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Wills v. United States

Court of Appeals of Columbia District

October 13, 2016

Andrew Wills, Appellant,
United States, Appellee.

          Submitted January 7, 2015

         Appeal from the Superior Court of the District of Columbia (DVM-2423-13) (Hon. Rhonda Reid Winston, Trial Judge)

          Christine Pembroke was on the brief for appellant.

          Ronald C. Machen Jr., United States Attorney at the time the brief was filed, and Elizabeth Trosman, Elizabeth H. Danello, and James A. Ewing, Assistant United States Attorneys, were on the brief, for appellee.

          BEFORE: Beckwith and McLeese, Associate Judges; and Reid, Senior Judge.


         This case was submitted to the court on the transcript of record and the briefs filed, and without presentation of oral argument. On consideration whereof, and for the reasons set forth in the opinion filed this date, it is now hereby

         ORDERED and ADJUDGED that appellant's conviction for attempted theft is reversed, and the matter is remanded to the Superior Court for further proceedings. Appellant's assault conviction is affirmed.

          Corinne Beckwith, Associate Judge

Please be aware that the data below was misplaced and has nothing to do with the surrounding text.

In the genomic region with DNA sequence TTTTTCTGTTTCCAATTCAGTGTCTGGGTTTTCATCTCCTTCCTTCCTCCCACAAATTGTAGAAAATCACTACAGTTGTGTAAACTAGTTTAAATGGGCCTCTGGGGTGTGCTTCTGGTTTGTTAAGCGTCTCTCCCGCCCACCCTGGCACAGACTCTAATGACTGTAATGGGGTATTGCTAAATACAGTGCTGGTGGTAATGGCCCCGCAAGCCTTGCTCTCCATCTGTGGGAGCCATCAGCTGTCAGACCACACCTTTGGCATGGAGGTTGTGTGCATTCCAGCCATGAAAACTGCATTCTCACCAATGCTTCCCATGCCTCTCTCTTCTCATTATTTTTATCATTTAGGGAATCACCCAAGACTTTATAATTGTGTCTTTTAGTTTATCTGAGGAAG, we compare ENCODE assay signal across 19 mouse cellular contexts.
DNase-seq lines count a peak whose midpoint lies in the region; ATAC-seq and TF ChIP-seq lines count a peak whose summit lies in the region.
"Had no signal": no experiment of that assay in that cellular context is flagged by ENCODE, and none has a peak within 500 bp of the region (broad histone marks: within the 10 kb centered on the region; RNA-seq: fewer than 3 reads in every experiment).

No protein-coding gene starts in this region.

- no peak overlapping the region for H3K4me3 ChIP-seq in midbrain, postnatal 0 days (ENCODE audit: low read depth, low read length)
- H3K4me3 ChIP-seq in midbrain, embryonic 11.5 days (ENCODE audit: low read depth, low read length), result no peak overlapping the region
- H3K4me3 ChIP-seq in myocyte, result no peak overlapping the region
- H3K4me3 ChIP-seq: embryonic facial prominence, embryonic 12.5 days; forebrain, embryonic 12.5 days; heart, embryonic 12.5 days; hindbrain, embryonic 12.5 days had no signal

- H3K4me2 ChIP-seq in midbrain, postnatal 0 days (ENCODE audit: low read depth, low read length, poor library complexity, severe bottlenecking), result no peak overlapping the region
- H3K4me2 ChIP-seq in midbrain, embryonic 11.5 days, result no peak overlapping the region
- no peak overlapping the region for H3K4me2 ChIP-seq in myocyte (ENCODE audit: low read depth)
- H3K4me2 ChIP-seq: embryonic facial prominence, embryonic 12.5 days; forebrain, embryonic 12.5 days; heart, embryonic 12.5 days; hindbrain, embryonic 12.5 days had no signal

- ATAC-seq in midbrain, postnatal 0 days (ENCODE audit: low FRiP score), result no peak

After a bench trial, the trial judge in this case convicted appellant Andrew Wills of simple assault[1] and attempted second-degree theft[2] stemming from an altercation between Mr. Wills and his wife in a gas station parking lot. Mr. Wills contends that his wife's on-the-scene statement that Mr. Wills "snatched" her keys from her-uttered in response to a police officer's question about "how he got the keys"-was admitted in violation of the Confrontation Clause of the Sixth Amendment of the U.S. Constitution. U.S. Const. amend. VI, cl. 2. We conclude that the complainant's statement was "testimonial" under this court's and the Supreme Court's Confrontation Clause decisions, that Mr. Wills has satisfied the requirements of the plain error test that applies to his claim, and that his conviction for attempted theft must therefore be reversed. We affirm Mr. Wills's conviction for assault, however, because the admission of the complainant's statement did not affect the assault charge and because we find no merit in Mr. Wills's other claims challenging that conviction.


         Ndya Silas testified that she was coming out of a gas station convenience store in Northeast Washington, D.C., one evening when she heard a scream. She turned and saw a man on top of a woman inside a yellow Ford Mustang that was parked near the station's air pump.[3] The man, whom she described as wearing a black jacket and jeans, struck the woman at least once with his fists and pulled her out of the car by her hair. Ms. Silas called 911 and reported the assault to the police, who arrived about two minutes later. She testified that she did not hang up the phone until she saw the police arriving at the gas station with their lights on, that she left the scene when the police arrived, and that the man she saw striking the woman did not leave the scene. A recording of Ms. Silas's 911 call reporting these observations was played at trial.